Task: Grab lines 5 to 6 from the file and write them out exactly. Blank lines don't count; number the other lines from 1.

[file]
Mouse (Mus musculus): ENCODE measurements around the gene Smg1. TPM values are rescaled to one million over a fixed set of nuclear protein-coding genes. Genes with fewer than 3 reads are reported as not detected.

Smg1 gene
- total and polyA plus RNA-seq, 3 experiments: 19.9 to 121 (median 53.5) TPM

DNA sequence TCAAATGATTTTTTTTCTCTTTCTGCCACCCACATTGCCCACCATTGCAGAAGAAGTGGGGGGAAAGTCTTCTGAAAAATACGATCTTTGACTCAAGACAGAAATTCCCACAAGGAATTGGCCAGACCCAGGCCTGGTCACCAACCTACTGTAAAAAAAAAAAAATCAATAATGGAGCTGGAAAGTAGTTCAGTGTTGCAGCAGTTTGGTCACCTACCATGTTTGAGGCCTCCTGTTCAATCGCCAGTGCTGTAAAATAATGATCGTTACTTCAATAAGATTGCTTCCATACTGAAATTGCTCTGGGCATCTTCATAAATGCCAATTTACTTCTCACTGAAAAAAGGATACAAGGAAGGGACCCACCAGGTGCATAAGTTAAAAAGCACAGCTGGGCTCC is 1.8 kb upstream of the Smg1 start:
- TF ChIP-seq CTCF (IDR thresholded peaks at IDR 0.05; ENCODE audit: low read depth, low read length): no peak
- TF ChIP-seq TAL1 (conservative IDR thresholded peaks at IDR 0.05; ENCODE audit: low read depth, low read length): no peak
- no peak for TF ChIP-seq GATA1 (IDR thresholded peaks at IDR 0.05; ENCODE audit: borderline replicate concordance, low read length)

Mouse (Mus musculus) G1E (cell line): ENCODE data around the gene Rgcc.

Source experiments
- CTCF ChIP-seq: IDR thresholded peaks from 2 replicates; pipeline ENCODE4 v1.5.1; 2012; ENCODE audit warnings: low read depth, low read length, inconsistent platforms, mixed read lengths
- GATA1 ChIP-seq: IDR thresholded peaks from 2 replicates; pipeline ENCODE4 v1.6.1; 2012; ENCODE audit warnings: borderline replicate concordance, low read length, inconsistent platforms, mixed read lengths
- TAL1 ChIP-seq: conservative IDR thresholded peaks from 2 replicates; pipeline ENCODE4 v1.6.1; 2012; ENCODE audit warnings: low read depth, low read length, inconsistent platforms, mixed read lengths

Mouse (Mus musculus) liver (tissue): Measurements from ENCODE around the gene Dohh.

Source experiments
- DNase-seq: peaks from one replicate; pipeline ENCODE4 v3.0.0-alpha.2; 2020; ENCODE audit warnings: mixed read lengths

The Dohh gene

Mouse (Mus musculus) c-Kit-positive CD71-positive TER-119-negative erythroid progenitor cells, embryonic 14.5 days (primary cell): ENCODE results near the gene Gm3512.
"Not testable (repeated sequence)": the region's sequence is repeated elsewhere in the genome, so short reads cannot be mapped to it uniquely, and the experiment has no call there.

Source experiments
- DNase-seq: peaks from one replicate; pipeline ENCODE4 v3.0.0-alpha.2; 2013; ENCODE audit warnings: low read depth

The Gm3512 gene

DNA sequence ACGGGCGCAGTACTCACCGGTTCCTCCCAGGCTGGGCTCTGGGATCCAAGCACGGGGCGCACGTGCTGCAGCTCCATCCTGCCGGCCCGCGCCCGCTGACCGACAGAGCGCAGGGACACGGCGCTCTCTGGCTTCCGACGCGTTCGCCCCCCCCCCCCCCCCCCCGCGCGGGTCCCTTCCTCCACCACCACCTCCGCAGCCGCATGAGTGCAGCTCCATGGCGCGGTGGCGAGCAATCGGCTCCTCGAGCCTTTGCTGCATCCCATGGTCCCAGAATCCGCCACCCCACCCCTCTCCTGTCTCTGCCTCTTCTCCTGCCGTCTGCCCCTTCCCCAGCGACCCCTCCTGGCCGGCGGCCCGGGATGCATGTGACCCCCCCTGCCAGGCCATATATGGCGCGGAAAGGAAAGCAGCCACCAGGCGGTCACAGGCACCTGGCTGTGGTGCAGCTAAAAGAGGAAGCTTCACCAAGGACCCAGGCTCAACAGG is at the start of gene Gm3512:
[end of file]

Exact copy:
- TF ChIP-seq CTCF (IDR thresholded peaks at IDR 0.05; ENCODE audit: low read depth, low read length): no peak
- TF ChIP-seq TAL1 (conservative IDR thresholded peaks at IDR 0.05; ENCODE audit: low read depth, low read length): no peak